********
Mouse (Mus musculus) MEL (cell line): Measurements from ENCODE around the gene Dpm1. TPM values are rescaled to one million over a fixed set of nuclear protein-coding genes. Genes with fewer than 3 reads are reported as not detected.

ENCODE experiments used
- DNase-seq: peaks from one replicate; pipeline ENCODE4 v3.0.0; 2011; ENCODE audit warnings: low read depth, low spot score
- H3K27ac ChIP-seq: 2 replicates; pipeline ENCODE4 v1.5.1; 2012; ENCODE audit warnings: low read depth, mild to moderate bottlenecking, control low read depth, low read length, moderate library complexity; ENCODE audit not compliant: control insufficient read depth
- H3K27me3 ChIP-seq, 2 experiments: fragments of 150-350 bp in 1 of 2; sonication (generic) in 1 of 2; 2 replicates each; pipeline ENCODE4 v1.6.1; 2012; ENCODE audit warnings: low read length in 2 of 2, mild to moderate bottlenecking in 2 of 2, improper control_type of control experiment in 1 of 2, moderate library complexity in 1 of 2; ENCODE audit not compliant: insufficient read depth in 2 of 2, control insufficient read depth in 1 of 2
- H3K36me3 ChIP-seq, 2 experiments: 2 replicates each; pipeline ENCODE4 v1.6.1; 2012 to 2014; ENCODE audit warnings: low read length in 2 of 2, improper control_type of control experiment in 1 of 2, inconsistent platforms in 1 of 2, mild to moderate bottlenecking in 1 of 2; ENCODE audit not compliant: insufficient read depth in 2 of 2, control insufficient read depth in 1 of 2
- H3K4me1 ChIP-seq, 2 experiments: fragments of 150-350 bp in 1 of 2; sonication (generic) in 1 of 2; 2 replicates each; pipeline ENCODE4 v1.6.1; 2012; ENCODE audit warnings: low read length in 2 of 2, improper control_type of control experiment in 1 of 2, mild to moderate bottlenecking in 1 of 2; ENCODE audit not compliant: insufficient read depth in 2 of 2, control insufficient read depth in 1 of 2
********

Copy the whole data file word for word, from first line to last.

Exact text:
Mouse (Mus musculus) MEL (cell line): Measurements from ENCODE around the gene Dpm1. TPM values are rescaled to one million over a fixed set of nuclear protein-coding genes. Genes with fewer than 3 reads are reported as not detected.

ENCODE experiments used
- DNase-seq: peaks from one replicate; pipeline ENCODE4 v3.0.0; 2011; ENCODE audit warnings: low read depth, low spot score
- H3K27ac ChIP-seq: 2 replicates; pipeline ENCODE4 v1.5.1; 2012; ENCODE audit warnings: low read depth, mild to moderate bottlenecking, control low read depth, low read length, moderate library complexity; ENCODE audit not compliant: control insufficient read depth
- H3K27me3 ChIP-seq, 2 experiments: fragments of 150-350 bp in 1 of 2; sonication (generic) in 1 of 2; 2 replicates each; pipeline ENCODE4 v1.6.1; 2012; ENCODE audit warnings: low read length in 2 of 2, mild to moderate bottlenecking in 2 of 2, improper control_type of control experiment in 1 of 2, moderate library complexity in 1 of 2; ENCODE audit not compliant: insufficient read depth in 2 of 2, control insufficient read depth in 1 of 2
- H3K36me3 ChIP-seq, 2 experiments: 2 replicates each; pipeline ENCODE4 v1.6.1; 2012 to 2014; ENCODE audit warnings: low read length in 2 of 2, improper control_type of control experiment in 1 of 2, inconsistent platforms in 1 of 2, mild to moderate bottlenecking in 1 of 2; ENCODE audit not compliant: insufficient read depth in 2 of 2, control insufficient read depth in 1 of 2
- H3K4me1 ChIP-seq, 2 experiments: fragments of 150-350 bp in 1 of 2; sonication (generic) in 1 of 2; 2 replicates each; pipeline ENCODE4 v1.6.1; 2012; ENCODE audit warnings: low read length in 2 of 2, improper control_type of control experiment in 1 of 2, mild to moderate bottlenecking in 1 of 2; ENCODE audit not compliant: insufficient read depth in 2 of 2, control insufficient read depth in 1 of 2